Research shows that female athletes experience ten times the amount of Hamstring tears as male athletes due to this imbalance. You may notice that your female clients more frequently exhibit their knees rotating inward during Squats. Do not allow this to continue. Fix it immediately to prevent injuries and to help them build strength. Any weakness or imbalance in strength of an antagonist muscle will inhibit the strength of their opposite agonist muscle. You must develop the body in balance to achieve your ultimate size and strength and more importantly to avoid injuries.

For load requirements to increase size and strength you can refer to Dr. Tudor Bompa’s work on Periodization.  He has developed much of what we know about Periodization. Dr. Selye started Periodization Protocols with his general adaptation theories. Though there are still many who disagree with Dr. Bompa’s Periodization Protocols, it is always a good starting point. You are invited to make your own adjustments to the Periodization Program below.  This is completely justified according to the variation and individual principles discussed in your IFPA Personal Training Manual. You are required to follow to Specific Adaptation to Imposed Demands, SAID Principles, the Gradual Progression Overload, GPO Principle; the Frequency Intensity Time and Type (Mode), FITT Principle and other exercise science principles in the IFPA Personal Trainer Text Book to ensure both safety and effectiveness.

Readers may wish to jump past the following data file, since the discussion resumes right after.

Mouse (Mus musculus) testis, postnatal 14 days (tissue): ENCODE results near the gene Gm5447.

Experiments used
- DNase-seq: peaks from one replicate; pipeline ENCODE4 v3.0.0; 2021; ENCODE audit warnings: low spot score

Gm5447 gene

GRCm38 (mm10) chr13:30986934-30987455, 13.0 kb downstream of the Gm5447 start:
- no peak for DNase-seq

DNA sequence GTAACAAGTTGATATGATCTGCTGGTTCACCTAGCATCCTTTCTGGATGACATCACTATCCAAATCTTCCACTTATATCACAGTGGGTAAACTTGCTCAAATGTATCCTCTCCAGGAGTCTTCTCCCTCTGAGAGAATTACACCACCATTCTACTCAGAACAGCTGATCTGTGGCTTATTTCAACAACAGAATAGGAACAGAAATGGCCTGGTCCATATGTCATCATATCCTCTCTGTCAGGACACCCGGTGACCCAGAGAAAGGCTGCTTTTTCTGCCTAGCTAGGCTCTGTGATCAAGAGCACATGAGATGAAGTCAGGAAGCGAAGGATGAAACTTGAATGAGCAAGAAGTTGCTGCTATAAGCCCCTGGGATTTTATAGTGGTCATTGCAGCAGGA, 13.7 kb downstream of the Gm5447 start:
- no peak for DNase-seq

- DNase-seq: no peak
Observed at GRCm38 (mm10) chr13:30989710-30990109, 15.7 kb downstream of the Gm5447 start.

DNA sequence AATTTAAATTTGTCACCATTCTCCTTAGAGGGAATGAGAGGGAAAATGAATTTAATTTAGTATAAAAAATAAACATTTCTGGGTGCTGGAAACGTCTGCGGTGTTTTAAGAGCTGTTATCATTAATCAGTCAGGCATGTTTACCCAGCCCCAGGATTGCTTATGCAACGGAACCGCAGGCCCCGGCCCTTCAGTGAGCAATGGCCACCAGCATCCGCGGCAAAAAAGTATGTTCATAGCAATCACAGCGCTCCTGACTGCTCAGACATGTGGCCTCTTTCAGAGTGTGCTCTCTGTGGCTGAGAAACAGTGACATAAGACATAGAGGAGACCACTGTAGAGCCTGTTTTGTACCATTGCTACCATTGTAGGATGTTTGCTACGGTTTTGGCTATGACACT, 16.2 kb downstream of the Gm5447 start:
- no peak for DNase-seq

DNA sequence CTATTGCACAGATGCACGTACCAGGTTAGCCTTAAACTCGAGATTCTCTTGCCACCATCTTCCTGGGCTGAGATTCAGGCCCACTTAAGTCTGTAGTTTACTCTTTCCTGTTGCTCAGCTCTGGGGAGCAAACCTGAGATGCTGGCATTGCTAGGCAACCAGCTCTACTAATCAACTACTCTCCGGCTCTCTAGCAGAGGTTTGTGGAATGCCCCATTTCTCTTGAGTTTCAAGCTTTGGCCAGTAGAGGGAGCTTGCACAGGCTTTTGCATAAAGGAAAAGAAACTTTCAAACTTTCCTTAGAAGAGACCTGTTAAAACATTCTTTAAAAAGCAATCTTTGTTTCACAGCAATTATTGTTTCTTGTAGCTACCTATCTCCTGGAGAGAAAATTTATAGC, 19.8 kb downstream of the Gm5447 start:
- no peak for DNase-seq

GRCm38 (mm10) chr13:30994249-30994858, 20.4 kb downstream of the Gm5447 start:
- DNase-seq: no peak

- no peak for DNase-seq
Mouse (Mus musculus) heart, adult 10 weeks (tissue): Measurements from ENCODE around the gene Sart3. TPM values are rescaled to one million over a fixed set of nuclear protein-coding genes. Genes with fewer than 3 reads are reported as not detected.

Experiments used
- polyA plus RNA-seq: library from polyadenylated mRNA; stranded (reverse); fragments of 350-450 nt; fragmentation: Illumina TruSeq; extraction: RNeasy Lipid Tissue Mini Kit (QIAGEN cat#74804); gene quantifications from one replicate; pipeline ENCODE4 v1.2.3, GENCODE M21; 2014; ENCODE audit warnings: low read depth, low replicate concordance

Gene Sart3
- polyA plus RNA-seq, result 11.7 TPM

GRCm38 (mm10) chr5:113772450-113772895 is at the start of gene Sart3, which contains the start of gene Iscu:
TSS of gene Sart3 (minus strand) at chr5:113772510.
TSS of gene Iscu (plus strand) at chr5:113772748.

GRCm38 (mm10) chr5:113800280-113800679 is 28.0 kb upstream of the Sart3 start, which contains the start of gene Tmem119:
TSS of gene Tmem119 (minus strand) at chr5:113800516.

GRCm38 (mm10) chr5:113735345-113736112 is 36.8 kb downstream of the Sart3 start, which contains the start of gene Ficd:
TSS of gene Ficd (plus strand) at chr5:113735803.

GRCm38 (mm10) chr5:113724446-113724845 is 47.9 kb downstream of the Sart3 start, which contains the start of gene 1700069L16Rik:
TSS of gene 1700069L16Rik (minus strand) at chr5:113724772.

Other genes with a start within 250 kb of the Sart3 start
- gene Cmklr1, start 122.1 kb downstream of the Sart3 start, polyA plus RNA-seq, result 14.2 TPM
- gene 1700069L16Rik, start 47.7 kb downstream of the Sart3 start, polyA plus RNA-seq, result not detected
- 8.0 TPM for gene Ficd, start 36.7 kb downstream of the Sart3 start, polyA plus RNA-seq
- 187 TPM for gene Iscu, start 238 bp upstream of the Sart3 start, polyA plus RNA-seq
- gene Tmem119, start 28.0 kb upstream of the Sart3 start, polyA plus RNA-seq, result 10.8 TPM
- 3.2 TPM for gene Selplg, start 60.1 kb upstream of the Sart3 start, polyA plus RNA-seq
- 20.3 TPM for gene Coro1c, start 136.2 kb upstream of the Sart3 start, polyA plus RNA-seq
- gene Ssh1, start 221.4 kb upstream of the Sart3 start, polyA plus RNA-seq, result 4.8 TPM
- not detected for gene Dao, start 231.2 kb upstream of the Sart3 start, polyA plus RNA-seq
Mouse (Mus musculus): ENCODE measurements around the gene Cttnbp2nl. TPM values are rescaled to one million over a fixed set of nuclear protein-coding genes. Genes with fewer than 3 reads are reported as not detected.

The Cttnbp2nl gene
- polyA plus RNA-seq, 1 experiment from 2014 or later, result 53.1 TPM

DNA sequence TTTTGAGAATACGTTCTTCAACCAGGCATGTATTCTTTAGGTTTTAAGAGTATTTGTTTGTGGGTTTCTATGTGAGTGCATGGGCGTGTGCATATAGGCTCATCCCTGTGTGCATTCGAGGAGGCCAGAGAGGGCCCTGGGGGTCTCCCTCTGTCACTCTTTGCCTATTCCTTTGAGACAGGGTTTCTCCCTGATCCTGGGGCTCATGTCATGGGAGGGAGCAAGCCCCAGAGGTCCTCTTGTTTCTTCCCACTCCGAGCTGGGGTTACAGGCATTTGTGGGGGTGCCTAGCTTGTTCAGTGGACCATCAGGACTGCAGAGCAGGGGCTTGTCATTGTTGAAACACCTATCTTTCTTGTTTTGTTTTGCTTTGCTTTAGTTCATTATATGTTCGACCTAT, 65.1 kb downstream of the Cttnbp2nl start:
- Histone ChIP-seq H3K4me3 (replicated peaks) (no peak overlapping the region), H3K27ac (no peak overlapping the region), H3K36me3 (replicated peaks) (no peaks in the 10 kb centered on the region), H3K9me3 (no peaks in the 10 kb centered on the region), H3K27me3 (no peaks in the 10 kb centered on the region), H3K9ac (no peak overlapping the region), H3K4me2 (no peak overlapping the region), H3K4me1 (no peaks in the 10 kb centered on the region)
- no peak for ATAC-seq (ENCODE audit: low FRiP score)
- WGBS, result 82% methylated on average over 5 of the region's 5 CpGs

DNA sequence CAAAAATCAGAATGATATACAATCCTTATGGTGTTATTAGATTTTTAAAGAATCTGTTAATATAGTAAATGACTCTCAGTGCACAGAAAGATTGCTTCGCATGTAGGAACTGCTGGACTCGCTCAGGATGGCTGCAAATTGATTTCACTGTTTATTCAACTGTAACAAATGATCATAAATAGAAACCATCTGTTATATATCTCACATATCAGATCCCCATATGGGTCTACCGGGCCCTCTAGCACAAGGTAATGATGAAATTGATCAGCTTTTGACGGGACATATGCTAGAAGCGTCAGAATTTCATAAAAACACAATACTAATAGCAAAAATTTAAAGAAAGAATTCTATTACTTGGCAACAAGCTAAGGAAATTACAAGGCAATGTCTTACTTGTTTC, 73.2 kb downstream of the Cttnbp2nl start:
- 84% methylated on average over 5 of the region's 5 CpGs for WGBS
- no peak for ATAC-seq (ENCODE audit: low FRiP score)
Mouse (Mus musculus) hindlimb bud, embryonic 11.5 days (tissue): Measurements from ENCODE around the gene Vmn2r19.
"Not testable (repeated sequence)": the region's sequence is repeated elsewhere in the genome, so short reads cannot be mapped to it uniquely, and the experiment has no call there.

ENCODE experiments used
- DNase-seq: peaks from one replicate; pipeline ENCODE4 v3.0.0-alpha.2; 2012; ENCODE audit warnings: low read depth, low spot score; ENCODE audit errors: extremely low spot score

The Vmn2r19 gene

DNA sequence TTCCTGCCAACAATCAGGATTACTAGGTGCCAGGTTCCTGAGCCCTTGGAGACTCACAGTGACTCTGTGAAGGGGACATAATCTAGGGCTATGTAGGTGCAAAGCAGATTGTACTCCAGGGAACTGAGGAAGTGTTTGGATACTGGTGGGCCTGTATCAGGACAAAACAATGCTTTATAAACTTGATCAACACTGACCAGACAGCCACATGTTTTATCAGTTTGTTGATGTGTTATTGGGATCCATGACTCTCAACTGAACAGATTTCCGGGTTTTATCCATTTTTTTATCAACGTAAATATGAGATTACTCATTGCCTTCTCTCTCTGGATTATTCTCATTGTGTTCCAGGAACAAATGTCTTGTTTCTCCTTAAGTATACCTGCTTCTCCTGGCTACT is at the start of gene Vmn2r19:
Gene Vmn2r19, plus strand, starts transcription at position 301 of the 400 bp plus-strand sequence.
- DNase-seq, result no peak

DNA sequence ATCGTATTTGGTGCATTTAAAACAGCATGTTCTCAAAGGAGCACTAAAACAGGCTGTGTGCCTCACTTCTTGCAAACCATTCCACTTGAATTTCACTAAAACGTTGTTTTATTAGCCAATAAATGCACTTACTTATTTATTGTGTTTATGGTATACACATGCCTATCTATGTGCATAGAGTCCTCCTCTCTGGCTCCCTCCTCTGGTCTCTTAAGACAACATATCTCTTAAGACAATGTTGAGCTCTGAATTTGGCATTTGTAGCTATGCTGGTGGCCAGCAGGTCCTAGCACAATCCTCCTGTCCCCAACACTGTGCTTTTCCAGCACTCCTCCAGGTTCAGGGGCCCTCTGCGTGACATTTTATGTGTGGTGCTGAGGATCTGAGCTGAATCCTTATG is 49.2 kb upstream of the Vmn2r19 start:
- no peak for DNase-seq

Dr. Bompa would typically have each of his athletes perform each of the following phases for 3 weeks. You should have your personal training clients do the same.

Phase Hypertrophy Strength Power Peaking Active Rest
Sets 3-5 3-5 3-5 1-3 Switch to other exercise activities
Reps 15-20 5-8 3-5 1-3
Intensity Low High High Very High

This is modified for the typical intermediate to advanced level personal training clients. Dr. Bompa’s work was originally established with world class and Olympic level strength and power athletes.

The last important step in your goal of building bigger, stronger legs and sculpted hips for the ladies, is all about what you do outside the gym. Take the time to review other FitBit articles that provide you valuable information on rest, sleep, hydration, stress management, injury prevention, nutrition, lifestyle, the right combinations of fat, carbohydrates and protein intake for your goals as well as the best quality foods for you and your personal training clients.

Good Luck

Dr. Jim Bell